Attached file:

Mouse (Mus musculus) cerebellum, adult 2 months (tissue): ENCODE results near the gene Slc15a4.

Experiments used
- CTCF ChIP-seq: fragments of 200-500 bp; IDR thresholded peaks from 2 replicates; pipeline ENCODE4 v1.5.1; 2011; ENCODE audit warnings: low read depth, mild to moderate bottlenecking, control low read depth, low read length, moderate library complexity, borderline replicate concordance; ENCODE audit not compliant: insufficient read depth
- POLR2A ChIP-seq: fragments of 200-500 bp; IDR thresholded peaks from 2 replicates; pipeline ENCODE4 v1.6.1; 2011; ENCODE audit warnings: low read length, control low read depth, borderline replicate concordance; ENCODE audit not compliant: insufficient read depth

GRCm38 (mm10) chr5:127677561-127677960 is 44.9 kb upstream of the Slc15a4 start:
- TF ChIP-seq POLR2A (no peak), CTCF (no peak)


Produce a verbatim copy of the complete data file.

Mouse (Mus musculus) cerebellum, adult 2 months (tissue): ENCODE results near the gene Slc15a4.

Experiments used
- CTCF ChIP-seq: fragments of 200-500 bp; IDR thresholded peaks from 2 replicates; pipeline ENCODE4 v1.5.1; 2011; ENCODE audit warnings: low read depth, mild to moderate bottlenecking, control low read depth, low read length, moderate library complexity, borderline replicate concordance; ENCODE audit not compliant: insufficient read depth
- POLR2A ChIP-seq: fragments of 200-500 bp; IDR thresholded peaks from 2 replicates; pipeline ENCODE4 v1.6.1; 2011; ENCODE audit warnings: low read length, control low read depth, borderline replicate concordance; ENCODE audit not compliant: insufficient read depth

GRCm38 (mm10) chr5:127677561-127677960 is 44.9 kb upstream of the Slc15a4 start:
- TF ChIP-seq POLR2A (no peak), CTCF (no peak)